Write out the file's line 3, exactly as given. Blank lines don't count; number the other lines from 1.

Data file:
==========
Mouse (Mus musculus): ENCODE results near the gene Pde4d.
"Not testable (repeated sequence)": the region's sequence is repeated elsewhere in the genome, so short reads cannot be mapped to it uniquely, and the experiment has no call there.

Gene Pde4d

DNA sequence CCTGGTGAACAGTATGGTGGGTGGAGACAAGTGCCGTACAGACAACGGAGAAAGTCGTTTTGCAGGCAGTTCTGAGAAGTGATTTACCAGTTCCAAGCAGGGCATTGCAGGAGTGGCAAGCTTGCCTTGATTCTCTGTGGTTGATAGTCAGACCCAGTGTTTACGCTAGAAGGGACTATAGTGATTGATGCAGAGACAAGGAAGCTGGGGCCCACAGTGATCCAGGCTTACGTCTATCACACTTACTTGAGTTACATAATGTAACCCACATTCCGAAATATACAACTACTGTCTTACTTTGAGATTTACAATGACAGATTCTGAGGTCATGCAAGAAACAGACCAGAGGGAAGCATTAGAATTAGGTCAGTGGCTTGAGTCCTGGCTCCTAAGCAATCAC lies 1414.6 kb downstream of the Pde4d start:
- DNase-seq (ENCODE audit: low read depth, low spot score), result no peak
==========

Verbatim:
Gene Pde4d